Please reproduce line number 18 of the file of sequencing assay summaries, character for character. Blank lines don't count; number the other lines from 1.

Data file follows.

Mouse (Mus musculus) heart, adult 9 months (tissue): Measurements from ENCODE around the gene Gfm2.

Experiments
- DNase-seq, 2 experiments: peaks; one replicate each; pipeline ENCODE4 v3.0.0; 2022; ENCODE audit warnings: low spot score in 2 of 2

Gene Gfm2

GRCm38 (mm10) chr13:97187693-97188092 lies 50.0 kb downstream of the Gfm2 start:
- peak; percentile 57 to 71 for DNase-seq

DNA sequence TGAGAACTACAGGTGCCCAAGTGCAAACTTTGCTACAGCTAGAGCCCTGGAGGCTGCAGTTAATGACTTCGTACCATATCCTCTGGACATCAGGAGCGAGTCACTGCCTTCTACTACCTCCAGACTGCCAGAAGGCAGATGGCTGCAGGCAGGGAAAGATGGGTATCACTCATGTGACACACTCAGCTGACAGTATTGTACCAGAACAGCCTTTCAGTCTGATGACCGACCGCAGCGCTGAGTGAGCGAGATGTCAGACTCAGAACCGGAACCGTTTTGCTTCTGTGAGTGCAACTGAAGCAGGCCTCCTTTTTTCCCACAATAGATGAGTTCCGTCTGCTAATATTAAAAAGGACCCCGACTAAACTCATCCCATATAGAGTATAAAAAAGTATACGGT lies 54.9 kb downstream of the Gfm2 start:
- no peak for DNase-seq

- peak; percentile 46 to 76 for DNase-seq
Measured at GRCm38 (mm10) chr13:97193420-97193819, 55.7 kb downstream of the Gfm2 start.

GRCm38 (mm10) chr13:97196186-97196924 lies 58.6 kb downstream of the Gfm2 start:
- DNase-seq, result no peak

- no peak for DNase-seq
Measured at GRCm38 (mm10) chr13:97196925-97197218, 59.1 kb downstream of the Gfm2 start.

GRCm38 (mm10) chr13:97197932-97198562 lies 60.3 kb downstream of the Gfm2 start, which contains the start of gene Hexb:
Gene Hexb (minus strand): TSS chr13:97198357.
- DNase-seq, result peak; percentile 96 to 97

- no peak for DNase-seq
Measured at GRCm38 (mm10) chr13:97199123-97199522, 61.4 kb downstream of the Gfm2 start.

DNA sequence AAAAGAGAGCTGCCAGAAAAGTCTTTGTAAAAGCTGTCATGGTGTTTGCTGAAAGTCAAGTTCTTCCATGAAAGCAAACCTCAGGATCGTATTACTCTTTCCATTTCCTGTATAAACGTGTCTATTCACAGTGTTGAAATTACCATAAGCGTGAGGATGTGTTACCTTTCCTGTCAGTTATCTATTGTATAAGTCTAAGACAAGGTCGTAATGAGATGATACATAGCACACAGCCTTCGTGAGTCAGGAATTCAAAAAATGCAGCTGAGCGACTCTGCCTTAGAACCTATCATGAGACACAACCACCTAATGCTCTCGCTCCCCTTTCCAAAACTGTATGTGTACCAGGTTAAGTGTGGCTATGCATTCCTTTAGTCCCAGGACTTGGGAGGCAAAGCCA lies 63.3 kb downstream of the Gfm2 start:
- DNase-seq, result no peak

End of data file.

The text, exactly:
- no peak for DNase-seq